However, few U.S. studies relate mobility outcomes to actual reports of the reason for the move. Empirical research on migration generally relies on the assumption that long-distance household moves are motivated by economic gain. Nevertheless, evidence in the United States confirms that “most local moves, and not a trivial number of long-distance moves, occur for reasons other than labor market gains” (Clark and Withers 2002:943). Families might move in search of better housing or safer schools, renters may prefer to buy, or couples might prefer a location that provides career opportunities for both partners over a move that might enhance the husband’s career at the expense of the wife’s career. From the perspective of the neoclassical economic model, we would expect married couples to migrate when the change in the net present value of the sum of partner’s lifetime earnings exceeds the costs, both pecuniary and nonpecuniary. Moves for family reasons or quality-of-life reasons might be expected to result in lower household earnings gains than moves for job-related reasons. However, the question remains as to how the costs and benefits are distributed in the household.
Following Becker’s (1973, 1974) extension of human capital theory to the economic analysis of marriage, Mincer (1978) proposed a human capital model of family migration. In the Mincer model, married couples allocate household labor to paid or unpaid work in order to maximize the total benefit to the household, and each migration decision is based on potential economic opportunities and costs to the entire household, rather than the potential gain of any individual member. As a consequence, migration can result in one partner experiencing upward mobility while the other partner—a tied mover—experiences a career loss. Likewise, a “tied stayer” will forgo a move whenever the individual career gain from migration is fully offset by a career loss to the other partner, resulting in no overall financial gain for the household from a potential move (Clark and Withers 2002; Mincer 1978). Although either partner can be a follower in the migration decision, men are seen as likely to invest more heavily in their careers, while women are thought to have a comparative advantage in domestic labor. Consequently, when couples move, women are presumed to be the tied movers.
Empirical evidence to date is largely consistent with this gendered model of tied-mover theory. For married men, migration is generally associated with increased employment prospects, higher wage growth, and higher occupational status (Duncan and Perrucci 1976; Greenwood 1975). Evidence strongly suggests that migration increases household specialization and gender inequality by helping the career trajectories of men and hindering the careers of women. Studies have shown that among married women, migration results in stalled careers, slower wage growth, increased risk of employment exit, and underemployment (Boyle et al. 2003; Lichter 1982; Long 1974; Markham et al. 1983; Maxwell 1988; Morrison and Lichter 1988). For previous generations, the gender gap in migration outcomes is unsurprising, and women’s greater willingness to follow a partner who took a new job in another city has been well demonstrated (Baldridge et al. 2006; Bielby and Bielby 1992; Shihadeh 1991). Higher rates of overeducation among employed women in smaller labor markets (Büchel 2000; Büchel and van Ham 2003) are evidence that even today, women are much more likely than men to be tied movers. Cooke’s (2003) study of dual-earner family migrants found earnings growth among husbands and stagnant earnings for wives; even among wives with greater initial earnings potential than their husbands, their husband’s income increased and their own income remained stagnant.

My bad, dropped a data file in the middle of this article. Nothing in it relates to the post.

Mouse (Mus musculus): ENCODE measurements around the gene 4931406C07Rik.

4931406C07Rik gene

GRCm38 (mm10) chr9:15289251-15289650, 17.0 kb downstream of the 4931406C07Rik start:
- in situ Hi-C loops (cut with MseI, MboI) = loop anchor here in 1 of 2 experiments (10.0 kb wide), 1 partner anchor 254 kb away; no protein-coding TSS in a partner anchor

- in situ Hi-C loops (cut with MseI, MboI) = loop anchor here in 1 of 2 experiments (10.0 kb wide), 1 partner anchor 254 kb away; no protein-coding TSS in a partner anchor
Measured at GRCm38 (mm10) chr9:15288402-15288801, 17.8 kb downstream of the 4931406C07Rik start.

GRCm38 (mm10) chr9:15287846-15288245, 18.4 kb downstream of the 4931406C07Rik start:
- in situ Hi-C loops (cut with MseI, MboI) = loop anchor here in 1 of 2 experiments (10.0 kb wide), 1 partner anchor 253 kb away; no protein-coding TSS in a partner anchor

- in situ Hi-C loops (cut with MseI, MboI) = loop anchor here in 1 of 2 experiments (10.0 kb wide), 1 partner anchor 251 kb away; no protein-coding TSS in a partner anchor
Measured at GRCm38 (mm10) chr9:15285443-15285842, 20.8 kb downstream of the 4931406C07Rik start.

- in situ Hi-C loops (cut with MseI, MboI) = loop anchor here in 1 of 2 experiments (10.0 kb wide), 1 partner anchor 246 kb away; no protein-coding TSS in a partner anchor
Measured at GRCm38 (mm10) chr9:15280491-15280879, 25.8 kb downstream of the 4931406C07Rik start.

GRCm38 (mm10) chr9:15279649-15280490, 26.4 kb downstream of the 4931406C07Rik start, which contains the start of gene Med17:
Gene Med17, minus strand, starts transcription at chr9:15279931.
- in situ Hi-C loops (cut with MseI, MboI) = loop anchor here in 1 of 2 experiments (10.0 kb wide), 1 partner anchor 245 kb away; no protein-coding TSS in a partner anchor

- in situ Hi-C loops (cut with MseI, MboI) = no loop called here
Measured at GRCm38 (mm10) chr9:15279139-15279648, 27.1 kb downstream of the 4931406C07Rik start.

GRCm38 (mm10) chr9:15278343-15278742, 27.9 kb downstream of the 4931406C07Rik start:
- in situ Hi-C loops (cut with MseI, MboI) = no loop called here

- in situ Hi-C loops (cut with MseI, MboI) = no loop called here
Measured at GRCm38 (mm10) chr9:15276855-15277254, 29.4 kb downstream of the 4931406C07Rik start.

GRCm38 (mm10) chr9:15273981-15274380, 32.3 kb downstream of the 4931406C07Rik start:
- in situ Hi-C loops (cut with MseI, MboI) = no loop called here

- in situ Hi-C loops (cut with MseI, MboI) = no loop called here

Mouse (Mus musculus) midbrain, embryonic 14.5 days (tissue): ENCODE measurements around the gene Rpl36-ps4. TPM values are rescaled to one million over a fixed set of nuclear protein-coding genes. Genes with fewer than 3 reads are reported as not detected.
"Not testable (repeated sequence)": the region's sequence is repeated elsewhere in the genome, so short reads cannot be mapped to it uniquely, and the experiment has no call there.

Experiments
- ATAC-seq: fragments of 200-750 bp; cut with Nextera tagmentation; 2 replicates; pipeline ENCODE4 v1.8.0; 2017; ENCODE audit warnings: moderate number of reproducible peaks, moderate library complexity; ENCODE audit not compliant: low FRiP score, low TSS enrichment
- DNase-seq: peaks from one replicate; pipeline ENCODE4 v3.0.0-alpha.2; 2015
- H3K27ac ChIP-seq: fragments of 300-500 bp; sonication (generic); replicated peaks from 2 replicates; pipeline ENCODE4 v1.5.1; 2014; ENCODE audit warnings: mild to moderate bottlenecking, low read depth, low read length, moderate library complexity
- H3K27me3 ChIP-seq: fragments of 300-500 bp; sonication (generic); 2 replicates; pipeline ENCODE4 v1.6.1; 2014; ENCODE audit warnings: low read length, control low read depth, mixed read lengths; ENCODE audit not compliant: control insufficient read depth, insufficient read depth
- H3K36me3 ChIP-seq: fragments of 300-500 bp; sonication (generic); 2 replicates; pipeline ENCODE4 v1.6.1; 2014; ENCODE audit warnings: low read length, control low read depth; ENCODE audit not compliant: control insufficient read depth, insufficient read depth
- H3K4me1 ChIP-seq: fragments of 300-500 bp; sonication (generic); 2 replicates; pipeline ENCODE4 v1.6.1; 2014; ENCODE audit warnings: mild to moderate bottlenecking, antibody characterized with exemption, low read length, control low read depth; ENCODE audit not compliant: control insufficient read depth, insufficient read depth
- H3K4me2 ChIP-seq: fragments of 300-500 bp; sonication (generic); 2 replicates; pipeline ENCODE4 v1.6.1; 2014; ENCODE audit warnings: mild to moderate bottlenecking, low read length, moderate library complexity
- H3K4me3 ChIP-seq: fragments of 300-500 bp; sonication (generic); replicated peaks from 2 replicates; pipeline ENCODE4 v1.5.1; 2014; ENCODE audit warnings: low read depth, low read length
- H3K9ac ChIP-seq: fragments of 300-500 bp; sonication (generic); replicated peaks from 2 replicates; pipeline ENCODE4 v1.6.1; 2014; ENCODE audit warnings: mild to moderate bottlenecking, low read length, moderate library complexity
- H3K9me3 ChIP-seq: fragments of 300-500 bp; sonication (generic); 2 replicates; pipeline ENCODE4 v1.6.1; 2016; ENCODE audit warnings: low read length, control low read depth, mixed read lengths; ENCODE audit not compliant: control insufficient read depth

In one recent study, however, Cooke and Speirs (2005) showed that men as well as women can be tied movers, and that being a tied mover has a negative impact on labor market status, both for men and women. While husbands’ occupations have a greater impact on migration decisions than wives’ occupations (McKinnish 2008), there is some evidence that a wife’s economic position does factor into the mobility decision (Bird and Bird 1985; McKinnish 2008). McKinnish (2008) found that highly educated women with less-educated partners have somewhat resilient careers: the negative effect of husbands’ mobility on wives’ earnings does not apply to couples in which the wife is college educated but her husband is not.
Much of the research on women’s mobility has focused on their status as tied movers within a couple. Theory predicts that in the absence of family ties and responsibilities, single women’s mobility behavior and mobility outcomes should be comparable to that of their male counterparts. However, previous research has not addressed gender differences among singles, comparing women’s outcomes within marriage with women’s outcomes before or after marriage. When comparing the income of single and married movers, the gains to married movers may be lower because they are thought to maximize the household gains, and not necessarily their own gains. When evaluating the overall gains, married individuals—even if they do not remain tied stayers but actually moved—may experience family migration as a process of compromise. Single parents are another group that has been undertheorized by tied-mover theory. They are “tied” not by a partner but by considerations of child well-being and by the support they may receive from a network of extended family and friends that cannot be easily replaced after a move.